Quick change of post plans. Originally scheduled to have a two-parter from Brad for these next posts, but I forgot we are sending him on assignment to a dark foreboding destination in a forgotten corner of the world in search of new post fodder. Sure, he was reluctant at first, but got onboard when I explained it was for the good of our loyal readers at the cost of relatively minor inconveniences (Malaria shots for starters). Personal concern for safety was quickly replaced with thoughts of National Geographic level grander and notoriety. Let’s all thank Brad for his dedication and commitment to you and the Intrigued family. If he makes it .. I mean when he makes it back we’ll pop some posts off his queue to feature while Linda and I are sipping umbrella drinks around the pool in a popular desert destination.
In the meantime, you are stuck with me and this here rather gruff looking Egret.
Hit the jump to read more about this blocky Egret more apt to be found in a dry field than standing in the water alongside the rest of its kin.
I suspect if you live anywhere in the lower half of the US you are already very familiar with today’s feathered friend. That is as long as you’ve had the opportunity to visit a coastal field, open grasslands or even a roaming livestock farm that gives explanation for its odd name.
The Cattle Egret is a fine example of a bird that has adapted to the land and leverages the resources available to sustain itself. In the case of those found near livestock, they will take advantage of the insects and other small creatures, such as Grasshoppers and Crickets, stirred up by grazing cattle. I am sure the larger mammals graciously tolerate these white clad lurkers milling about their feet and backs in return for keeping the Horse Flies at bay and picking off those blood filled Ticks.
The Cattle Egrets are quite adaptable and can also thrive in more coastal settings sustaining themselves on fish, frogs and related whatnots more akin to the usual Egrets and Herons encountered in those areas. I will say for the record, I have never seen a Cattle Egret actually fishing. All of my encounters to date have either been at the previously mentioned farmlands or recently in a local Hidalgo County, TX ..oh, and this discovery which happened to be at a zoo.
The San Antonio Texas Zoo to be specific. While wintering in Texas back in January 2022, Linda and I decided to check out the Alamo – my first time and Linda had not been there since she was a kid. Ended up having some extra time – that place was smaller than imagined (nor did I expect it to be located in the middle of downtown surrounded by urban sprawl). With the extra time we decided to check out the local zoo having heard good things about it. A bit of a sticker shock as they wanted around $25 bucks a person – luckily Linda remembered our membership to the International Crane Foundation which cut the price in half.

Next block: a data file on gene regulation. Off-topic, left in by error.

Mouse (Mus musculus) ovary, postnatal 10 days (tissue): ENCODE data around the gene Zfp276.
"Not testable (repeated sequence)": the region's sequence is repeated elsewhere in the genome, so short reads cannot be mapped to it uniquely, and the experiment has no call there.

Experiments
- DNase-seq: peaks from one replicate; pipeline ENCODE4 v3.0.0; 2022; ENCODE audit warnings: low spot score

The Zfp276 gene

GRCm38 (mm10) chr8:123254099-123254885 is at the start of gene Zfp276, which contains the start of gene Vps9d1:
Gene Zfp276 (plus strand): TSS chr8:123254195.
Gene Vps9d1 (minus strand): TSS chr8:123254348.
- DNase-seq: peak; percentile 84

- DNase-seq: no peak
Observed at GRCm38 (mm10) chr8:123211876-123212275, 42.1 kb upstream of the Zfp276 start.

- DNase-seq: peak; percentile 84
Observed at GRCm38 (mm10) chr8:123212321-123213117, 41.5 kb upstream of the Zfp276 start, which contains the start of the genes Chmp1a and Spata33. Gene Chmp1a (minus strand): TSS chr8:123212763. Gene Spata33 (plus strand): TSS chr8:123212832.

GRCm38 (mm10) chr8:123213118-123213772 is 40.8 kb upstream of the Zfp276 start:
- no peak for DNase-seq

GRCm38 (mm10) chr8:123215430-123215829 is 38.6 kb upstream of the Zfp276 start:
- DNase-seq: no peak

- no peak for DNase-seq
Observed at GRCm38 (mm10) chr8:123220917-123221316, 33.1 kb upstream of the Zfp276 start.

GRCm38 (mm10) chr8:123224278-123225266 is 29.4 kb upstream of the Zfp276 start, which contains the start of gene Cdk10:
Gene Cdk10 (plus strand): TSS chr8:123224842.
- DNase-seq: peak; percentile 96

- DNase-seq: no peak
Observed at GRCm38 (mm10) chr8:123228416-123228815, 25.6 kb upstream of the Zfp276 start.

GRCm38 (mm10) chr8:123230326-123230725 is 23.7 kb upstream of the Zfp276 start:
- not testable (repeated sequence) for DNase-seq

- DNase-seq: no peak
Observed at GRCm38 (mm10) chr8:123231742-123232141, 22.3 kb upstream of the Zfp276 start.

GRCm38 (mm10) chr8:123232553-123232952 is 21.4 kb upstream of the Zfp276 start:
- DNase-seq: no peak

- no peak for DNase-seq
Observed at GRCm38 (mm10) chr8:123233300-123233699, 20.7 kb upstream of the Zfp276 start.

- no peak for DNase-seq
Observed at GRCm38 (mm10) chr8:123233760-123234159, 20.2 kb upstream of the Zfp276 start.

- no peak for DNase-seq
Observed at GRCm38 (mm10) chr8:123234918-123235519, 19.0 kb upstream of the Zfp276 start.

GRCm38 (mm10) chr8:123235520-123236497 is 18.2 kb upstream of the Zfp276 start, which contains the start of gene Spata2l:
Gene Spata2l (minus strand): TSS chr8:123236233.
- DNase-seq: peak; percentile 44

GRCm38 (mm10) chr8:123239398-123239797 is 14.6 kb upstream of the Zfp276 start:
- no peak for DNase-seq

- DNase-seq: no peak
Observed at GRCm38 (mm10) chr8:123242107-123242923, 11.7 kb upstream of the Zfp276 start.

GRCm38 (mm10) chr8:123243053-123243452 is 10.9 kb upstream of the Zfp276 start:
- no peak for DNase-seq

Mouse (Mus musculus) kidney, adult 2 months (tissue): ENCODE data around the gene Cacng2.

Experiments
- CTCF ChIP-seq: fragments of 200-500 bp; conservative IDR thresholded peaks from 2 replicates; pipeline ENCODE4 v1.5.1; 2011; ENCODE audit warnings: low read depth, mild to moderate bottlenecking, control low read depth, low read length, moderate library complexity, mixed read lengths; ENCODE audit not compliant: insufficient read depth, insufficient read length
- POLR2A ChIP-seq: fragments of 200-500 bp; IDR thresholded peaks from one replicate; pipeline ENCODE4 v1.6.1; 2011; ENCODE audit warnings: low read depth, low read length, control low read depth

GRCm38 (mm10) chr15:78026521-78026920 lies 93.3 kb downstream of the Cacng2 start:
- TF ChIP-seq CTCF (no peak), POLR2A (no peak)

I must say, that zoo is really nice – clean, lots of interesting residents with primarily “natural/native setting” containment. Linda made it very clear she didn’t appreciate the massive yellow colored Python or Boa the handlers had brought out for people to experience “up close”. Once I got her extracted from the safety of a nearby building the rest of the visit was very enjoyable. I am a sucker for exotic birds and San Antonio has a mighty fine collection – many of the birds I have never seen before. Someday I should make a post of my favorite captive birds from our numerous zoo visits. We try to focus on the more free to roam wildlife here at Intrigued, but that might be a fun side adventure – not to mention our birding rules do not allow us to take credit for a captive subjects (link here).
You are probably asking yourself – “then why is he featuring a bird at San Antonio Zoo” – maybe with some demeaning word like idiot, lily-livered or bird-brained thrown in to spice up the delivery. There’s an easy explanation! Like Linda and I, our specimen was simply visiting the Zoo. Not sure how it paid the entry, but that is another story. No plucked flight feathers, no ball and chain and surprisingly no band – free to leave anytime it wants. I do think it was rude of this particular Egret to fly from pen to pen wearing a shirt with “Got flight?” on it. I made him take it off before I would agree to take its picture.
Astute photographers probably noticed this series was taken in the harsh mid-day sun. The Egret was busy strutting back and forth along a faux rock wall at the edge of a small pond where the resident ducks were entertaining zoo guests – putting on its own show trying to garnish some of the attention. White bird in a harsh light makes for some difficult exposure settings. Tried to retain as much of the feather texture I could without losing the detail in the rocks – ended up making the Egret a little greyer than I wanted. They are quite white with the exception of their signature brownish wash on their foreheads which become more pronounced during breeding season.
The western mature adults will also morph into yellowish legs. From what I can tell from the references, the western immatures and the eastern variety as a whole have a darker leg coloring similar to our specimen here. Will leave my international readers an interesting tidbit. According to Cornell, these birds are also known as “Cow Cranes, Cow Herons, Cow Birds (oh great, more naming confusion ugh), Elephant Birds, Rhinoceros Egrets and Hippopotamus Egrets (shouldn’t they have used Heron here) – yep names based on their chosen foraging companions.
That’s all for now. Hope you enjoyed today’s Hippo Heron (yeah, that is my new go to name for them). Best of luck to Brad, hope he took a lot of bug spray.